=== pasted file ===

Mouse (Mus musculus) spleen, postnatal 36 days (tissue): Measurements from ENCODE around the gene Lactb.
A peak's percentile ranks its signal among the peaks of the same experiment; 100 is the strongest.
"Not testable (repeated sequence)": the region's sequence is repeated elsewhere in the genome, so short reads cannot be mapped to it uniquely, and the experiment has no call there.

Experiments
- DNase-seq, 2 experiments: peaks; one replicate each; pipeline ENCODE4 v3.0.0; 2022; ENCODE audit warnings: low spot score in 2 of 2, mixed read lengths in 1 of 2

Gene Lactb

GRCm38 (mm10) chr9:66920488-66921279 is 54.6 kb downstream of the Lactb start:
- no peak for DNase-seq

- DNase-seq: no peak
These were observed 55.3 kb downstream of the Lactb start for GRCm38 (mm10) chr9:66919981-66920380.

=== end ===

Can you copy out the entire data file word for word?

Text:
Mouse (Mus musculus) spleen, postnatal 36 days (tissue): Measurements from ENCODE around the gene Lactb.
A peak's percentile ranks its signal among the peaks of the same experiment; 100 is the strongest.
"Not testable (repeated sequence)": the region's sequence is repeated elsewhere in the genome, so short reads cannot be mapped to it uniquely, and the experiment has no call there.

Experiments
- DNase-seq, 2 experiments: peaks; one replicate each; pipeline ENCODE4 v3.0.0; 2022; ENCODE audit warnings: low spot score in 2 of 2, mixed read lengths in 1 of 2

Gene Lactb

GRCm38 (mm10) chr9:66920488-66921279 is 54.6 kb downstream of the Lactb start:
- no peak for DNase-seq

- DNase-seq: no peak
These were observed 55.3 kb downstream of the Lactb start for GRCm38 (mm10) chr9:66919981-66920380.